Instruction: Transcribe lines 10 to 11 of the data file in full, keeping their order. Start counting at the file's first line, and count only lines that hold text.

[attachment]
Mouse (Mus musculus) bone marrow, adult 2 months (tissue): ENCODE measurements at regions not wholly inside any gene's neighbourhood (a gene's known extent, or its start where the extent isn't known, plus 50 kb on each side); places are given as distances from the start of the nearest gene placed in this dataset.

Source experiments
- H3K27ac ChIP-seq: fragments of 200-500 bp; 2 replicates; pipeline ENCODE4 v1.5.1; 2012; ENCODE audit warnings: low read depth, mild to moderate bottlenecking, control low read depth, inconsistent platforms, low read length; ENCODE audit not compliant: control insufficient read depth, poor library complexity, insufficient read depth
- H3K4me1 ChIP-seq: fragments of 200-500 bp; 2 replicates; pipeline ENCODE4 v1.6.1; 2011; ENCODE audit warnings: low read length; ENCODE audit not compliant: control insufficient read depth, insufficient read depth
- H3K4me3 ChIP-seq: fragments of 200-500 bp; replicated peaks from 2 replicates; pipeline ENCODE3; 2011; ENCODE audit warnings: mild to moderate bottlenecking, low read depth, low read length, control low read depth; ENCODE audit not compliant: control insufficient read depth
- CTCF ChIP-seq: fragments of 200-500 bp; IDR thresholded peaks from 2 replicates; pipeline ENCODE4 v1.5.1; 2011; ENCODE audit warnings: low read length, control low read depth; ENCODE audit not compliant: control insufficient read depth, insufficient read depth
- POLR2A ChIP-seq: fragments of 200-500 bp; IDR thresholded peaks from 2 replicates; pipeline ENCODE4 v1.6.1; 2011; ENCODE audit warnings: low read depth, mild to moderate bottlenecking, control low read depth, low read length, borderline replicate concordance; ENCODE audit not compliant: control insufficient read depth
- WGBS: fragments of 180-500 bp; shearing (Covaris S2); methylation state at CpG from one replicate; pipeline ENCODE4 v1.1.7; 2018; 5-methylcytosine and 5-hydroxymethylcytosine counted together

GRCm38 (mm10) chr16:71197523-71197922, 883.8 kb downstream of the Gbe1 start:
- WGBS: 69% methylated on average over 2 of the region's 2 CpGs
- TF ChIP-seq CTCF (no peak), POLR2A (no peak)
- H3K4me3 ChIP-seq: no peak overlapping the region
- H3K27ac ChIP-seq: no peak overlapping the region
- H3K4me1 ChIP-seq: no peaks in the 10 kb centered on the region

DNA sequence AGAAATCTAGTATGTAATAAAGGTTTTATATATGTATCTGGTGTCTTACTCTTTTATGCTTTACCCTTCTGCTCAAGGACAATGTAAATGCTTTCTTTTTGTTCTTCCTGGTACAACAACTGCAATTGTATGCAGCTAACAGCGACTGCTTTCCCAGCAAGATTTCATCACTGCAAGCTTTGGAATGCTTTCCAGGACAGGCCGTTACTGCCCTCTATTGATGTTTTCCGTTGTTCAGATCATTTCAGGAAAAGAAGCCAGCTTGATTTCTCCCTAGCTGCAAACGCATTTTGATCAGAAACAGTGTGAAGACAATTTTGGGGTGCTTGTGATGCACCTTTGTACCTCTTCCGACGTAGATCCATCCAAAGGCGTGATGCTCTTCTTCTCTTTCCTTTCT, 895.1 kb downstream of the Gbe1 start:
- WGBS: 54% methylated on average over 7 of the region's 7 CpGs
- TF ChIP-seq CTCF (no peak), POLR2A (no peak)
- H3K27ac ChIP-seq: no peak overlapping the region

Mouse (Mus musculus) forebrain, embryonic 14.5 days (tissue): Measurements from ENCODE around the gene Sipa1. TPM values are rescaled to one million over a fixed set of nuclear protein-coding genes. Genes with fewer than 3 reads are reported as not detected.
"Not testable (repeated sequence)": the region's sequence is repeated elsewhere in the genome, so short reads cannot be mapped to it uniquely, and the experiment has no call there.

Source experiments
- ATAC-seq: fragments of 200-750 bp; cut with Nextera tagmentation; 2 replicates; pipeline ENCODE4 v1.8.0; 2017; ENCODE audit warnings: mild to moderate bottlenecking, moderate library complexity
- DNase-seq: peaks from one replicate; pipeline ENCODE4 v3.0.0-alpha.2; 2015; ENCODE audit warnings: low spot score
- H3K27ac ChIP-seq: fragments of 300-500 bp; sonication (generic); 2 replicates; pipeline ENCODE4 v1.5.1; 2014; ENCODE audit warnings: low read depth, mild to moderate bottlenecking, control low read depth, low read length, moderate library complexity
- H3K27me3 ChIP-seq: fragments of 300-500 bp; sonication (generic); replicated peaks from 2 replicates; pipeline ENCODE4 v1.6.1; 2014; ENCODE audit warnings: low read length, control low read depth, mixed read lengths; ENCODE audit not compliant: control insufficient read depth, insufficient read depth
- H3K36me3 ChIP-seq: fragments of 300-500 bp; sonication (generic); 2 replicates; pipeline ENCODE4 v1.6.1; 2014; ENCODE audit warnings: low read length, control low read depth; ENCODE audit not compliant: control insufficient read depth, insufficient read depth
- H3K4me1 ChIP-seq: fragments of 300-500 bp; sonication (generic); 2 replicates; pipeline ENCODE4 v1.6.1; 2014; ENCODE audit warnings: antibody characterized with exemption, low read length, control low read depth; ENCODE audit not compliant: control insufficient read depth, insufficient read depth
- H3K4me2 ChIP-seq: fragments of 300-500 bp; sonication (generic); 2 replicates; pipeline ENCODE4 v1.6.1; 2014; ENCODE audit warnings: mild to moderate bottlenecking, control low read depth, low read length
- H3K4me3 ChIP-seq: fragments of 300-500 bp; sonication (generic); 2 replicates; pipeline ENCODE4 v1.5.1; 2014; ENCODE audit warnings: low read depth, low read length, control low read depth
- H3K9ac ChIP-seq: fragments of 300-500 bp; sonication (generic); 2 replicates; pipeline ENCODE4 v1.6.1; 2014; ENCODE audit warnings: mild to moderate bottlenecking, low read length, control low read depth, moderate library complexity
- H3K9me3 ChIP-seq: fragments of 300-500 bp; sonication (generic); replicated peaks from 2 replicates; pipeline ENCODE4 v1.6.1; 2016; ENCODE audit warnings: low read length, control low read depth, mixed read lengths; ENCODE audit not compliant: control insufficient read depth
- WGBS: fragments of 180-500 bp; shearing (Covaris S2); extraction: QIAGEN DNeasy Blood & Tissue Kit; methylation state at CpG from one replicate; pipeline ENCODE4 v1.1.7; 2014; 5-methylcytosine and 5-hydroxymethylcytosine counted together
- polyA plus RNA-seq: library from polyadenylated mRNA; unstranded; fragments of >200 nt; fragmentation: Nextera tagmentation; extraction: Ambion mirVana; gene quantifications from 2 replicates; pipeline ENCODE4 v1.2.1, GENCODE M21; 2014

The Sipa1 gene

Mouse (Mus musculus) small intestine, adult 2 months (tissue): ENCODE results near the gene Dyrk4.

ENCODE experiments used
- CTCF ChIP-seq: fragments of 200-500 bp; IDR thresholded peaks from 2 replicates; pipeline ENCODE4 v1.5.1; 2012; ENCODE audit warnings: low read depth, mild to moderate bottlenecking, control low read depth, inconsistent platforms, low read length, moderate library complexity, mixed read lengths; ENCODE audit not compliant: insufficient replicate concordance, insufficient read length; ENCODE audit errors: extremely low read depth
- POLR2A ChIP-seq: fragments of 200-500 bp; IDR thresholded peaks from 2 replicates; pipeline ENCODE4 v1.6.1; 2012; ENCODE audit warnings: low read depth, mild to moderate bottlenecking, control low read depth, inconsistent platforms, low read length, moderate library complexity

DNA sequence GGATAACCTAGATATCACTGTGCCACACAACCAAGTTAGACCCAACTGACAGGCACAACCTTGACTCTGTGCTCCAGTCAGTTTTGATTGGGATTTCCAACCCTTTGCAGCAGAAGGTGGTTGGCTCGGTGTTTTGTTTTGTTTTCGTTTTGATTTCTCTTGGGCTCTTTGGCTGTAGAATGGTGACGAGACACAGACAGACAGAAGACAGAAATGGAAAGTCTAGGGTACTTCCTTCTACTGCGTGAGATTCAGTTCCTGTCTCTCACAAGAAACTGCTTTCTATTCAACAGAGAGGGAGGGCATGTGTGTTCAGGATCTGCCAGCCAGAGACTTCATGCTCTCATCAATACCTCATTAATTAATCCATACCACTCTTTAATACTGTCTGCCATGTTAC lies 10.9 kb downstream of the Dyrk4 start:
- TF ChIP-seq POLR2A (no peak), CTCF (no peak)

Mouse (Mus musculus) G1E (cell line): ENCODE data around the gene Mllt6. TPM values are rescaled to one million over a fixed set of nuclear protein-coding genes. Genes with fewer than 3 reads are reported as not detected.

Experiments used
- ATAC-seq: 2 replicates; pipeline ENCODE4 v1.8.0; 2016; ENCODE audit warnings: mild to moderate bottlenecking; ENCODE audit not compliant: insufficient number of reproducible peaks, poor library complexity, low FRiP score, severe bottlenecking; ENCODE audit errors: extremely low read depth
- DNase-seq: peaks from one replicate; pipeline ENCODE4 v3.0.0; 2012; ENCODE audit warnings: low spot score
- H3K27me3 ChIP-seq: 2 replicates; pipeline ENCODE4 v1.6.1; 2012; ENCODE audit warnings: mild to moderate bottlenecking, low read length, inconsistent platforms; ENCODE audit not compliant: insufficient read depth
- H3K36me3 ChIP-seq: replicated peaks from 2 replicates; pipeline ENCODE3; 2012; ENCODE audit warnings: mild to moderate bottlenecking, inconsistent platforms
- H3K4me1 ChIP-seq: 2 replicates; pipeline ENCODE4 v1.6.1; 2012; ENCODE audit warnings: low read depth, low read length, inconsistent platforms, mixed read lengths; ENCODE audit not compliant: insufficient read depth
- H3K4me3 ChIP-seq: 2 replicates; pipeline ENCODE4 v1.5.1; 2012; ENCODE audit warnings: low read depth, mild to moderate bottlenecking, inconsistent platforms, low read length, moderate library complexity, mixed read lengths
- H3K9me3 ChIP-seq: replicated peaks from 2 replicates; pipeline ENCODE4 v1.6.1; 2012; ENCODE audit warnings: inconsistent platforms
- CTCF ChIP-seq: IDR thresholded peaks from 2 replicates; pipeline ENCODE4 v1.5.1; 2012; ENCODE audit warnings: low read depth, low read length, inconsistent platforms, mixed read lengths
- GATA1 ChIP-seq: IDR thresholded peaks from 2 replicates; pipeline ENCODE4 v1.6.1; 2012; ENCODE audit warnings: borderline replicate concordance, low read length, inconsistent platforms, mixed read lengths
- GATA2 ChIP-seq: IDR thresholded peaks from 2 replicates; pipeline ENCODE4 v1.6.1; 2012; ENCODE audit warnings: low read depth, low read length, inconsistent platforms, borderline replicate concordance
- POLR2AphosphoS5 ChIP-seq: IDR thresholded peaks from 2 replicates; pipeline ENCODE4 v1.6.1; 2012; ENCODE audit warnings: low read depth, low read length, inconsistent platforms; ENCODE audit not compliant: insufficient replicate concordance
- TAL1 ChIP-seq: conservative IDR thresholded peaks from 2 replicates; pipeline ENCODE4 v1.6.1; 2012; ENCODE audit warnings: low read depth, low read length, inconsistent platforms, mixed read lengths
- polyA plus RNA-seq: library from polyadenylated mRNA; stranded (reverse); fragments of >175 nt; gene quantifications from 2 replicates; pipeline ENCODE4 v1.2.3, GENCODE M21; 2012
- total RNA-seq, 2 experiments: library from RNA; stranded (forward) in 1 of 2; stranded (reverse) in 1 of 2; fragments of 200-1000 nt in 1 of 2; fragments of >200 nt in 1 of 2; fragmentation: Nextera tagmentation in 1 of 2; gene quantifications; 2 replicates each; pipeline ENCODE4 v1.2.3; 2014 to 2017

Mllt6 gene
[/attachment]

- WGBS: 69% methylated on average over 2 of the region's 2 CpGs
- TF ChIP-seq CTCF (no peak), POLR2A (no peak)